The vegetation of the Swan Coastal Plain varies in its species composition and structure. In the south (within the Geographe Bay catchment area) there are forests of marri (Eucalytpus calophylla) mixed with jarrah (Eucalyptus marginata) and blackbutt (Eucalyptus patens). Closer to rivers and streams flooded gum (E. rudis) mixes with swamp paperbark (Melaleuca rhaphiophylla). Peppermint (Agonis flexuosa) occurs closer to the coast while on the Darling Uplands forests of jarrah dominate in association with marri.
Clearing of land for agricultural purposes has led to the loss of much of the vegetation in the south west of the State including within the Geographe catchment area (Weaving and Batory, 1998). It has been estimated that only 746 km2 or 37% of the catchment area remains under native vegetation. Approximately 513 km2 or 69% of this remnant vegetation is retained on public land (Connell, Franke, Alder and Jennings, 2000).
Many of the plant communities in the catchment are now considered ‘poorly represented’, i.e. there is less than 30% remaining of the original pre-European extent. The Abba system is particularly important as less than 10% remains; it does not extend beyond the Geographe catchment; and almost all of its remnant vegetation is situated on private land. A further eleven of the soil landscape systems within the catchment have less than 30% of their original extent of native vegetation remaining.
The flora of Western Australia is unique with a high number of species and a high level of endemism. As a result of extensive clearing and modification of the environment many species have become rare and prone to extinction. There are at least 22 Declared Rare species listed within the catchment and numerous Priority Listed species. As further research is undertaken new species may be found which could be added to these lists.
Threatened Ecological Communities
Five threatened ecological communities occur within the catchment. They are:
- Calothamnus granticus heaths on south west coastal granites (Meelup granites) (State listed as Vulnerable);
- Corymbia calophylla woodlands on heavy soils of the Swan Coastal Plain (SCP1b) (State listed as Vulnerable);
- Southern wet shrublands of the Swan Coastal Plain (SCP2) (State listed as Endangered);
- Shrublands on dry clay flats (SCP10a) (a part of the Clay pans on the Swan Coastal Plain TEC – Commonwealth listed as Critically Endangered)
- Shrublands on southern Swan Coastal Plain ironstones (SCP10b) (Commonwealth listed as Endangered).
More information on the Commonwealth listed communities can be found on the Glimpses into disappearing landscapes website here. Copies of the book “Glimpses into disappearing landscapes. Nationally Listed Threatened Ecological Communities of the South West Region” are also available through SWCC.
The fauna of the catchment is a significant environmental resource. Christensen et al. (1985) list 16 marsupial species, 10 mammal species, 7 introduced mammal species, 12 amphibians and 44 reptile species likely to occur in the region. Less is known of the invertebrate fauna but it appears to be extremely diverse (Bradby, 1997).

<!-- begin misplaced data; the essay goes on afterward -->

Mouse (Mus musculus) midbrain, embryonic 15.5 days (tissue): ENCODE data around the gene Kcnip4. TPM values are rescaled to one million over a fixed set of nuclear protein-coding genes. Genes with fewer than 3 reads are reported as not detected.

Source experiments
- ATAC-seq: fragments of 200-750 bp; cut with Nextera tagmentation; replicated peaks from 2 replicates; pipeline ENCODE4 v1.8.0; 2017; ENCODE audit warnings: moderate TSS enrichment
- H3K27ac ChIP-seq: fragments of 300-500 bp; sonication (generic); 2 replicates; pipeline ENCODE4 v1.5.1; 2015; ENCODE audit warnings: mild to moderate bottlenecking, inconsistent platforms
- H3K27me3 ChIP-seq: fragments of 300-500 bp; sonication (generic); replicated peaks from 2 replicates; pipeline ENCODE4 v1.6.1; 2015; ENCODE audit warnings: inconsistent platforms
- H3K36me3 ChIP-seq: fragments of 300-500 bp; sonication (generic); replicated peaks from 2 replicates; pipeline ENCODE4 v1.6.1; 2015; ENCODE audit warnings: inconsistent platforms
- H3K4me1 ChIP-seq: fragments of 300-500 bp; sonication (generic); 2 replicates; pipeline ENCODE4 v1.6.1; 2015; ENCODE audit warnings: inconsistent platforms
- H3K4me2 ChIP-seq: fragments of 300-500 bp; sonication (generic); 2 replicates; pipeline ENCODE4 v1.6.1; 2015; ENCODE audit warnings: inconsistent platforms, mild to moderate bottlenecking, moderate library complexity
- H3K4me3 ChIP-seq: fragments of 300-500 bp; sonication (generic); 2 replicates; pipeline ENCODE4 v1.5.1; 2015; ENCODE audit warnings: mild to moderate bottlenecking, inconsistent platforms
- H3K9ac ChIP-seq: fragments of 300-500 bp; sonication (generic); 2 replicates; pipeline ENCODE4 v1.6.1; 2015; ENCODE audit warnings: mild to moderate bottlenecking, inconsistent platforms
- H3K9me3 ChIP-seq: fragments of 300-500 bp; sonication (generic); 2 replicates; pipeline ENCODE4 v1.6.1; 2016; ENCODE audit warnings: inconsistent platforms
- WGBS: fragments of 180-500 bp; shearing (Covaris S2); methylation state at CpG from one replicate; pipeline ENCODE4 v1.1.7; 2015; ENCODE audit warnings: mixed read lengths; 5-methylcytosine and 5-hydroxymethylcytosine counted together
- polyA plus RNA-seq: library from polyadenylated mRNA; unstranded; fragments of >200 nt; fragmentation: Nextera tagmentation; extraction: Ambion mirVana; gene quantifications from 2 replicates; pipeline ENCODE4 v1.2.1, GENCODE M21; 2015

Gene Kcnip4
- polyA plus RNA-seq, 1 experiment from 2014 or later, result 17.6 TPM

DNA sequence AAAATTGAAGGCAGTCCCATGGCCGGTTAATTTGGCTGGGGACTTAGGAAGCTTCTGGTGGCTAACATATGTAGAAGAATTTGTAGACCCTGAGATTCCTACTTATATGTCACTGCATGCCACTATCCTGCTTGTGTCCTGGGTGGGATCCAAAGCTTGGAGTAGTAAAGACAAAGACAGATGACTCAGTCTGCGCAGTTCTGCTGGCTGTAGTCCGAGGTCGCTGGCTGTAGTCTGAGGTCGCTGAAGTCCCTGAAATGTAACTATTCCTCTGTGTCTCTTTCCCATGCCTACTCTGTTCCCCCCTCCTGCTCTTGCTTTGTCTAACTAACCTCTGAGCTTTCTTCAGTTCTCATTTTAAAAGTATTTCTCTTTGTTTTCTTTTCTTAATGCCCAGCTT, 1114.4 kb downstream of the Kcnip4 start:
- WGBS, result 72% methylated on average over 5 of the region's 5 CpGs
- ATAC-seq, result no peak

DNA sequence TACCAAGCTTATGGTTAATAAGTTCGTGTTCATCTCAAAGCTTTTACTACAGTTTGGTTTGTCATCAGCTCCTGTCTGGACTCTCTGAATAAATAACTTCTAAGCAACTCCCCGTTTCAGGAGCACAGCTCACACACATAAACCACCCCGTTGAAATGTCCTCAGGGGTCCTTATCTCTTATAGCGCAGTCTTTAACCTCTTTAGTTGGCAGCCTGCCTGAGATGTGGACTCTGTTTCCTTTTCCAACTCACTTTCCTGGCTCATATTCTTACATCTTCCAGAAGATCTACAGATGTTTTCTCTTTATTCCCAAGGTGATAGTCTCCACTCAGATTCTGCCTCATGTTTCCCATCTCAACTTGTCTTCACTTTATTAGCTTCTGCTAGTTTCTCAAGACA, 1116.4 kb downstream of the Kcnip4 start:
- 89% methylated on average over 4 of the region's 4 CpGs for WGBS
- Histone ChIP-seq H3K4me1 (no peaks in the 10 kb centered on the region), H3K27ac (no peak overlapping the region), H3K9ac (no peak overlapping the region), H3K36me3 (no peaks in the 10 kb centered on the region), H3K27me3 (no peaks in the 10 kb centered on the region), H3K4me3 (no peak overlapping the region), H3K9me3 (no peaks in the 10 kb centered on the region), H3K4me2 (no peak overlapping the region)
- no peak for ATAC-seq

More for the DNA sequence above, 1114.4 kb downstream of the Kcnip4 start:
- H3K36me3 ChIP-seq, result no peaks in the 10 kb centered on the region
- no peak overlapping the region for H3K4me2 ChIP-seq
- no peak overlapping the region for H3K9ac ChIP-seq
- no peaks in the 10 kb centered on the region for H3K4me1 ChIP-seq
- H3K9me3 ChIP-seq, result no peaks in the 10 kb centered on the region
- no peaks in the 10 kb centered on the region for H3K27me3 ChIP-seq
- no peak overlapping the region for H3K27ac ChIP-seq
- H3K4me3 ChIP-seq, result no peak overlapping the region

The fauna of the area is under pressure from several factors including loss and fragmentation of habitat, decline of habitat quality through grazing and land degradation, the introduction of domestic and feral animals and changes to fire regimes. As a result of these pressures population numbers of faunal species have reduced and several species have become extinct. Among those that have been afforded special protection status are: the Western Ringtail Possum, Quenda, Brush-tailed Phascogale, Chuditch, the Rakali or Water Rat, Baudin’s black Cockatoo, Carnaby’s Black Cockatoo and the Forest Red-tailed Black Cockatoo.
Recovery Plans are in place for the Chuditch, Carnaby’s Black Cockatoo, and an Interim Recovery plan is in place for the Western Ringtail Possum. The Western Ringtail possum is of particular significance in the catchment as the species is locally abundant in the Busselton to Dunsborough area and yet this represents one of the last remaining viable populations of the species. The possum’s primary habitat of peppermint woodland is under increasing threat from urban expansion.
Geographe Bay is a north-facing embayment that marks the southern end of the Swan Coastal Plain. Read more.
The dominant landform on the Geographe Bay coast is the Quindalup Dune System. The dunes here are low (1-2m), located on a soft sandy and predominantly north facing coastline. A small area of gneiss rocky coastline also occurs at Cape Naturaliste with small sheltered sandy beaches (at Meelup Regional Park).
While mainly a low energy area, the Geographe Bay coast is regularly affected by north westerly storm exposure and long-shore sediment transport also occurs from west to east.
There is extensive coastal development along much of the Geographe Bay coastline. The remaining areas of coastal reserve are important to retain from a coastal stability and community amenity perspective. The vegetation that occurs in these areas also provides important linking habitat for the endangered Western Ringtail Possum and other conservation dependent fauna such as the Quenda (Southern Brown Bandicoot).
- Geographe Catchment Management Strategy 2008. Geographe Catchment Council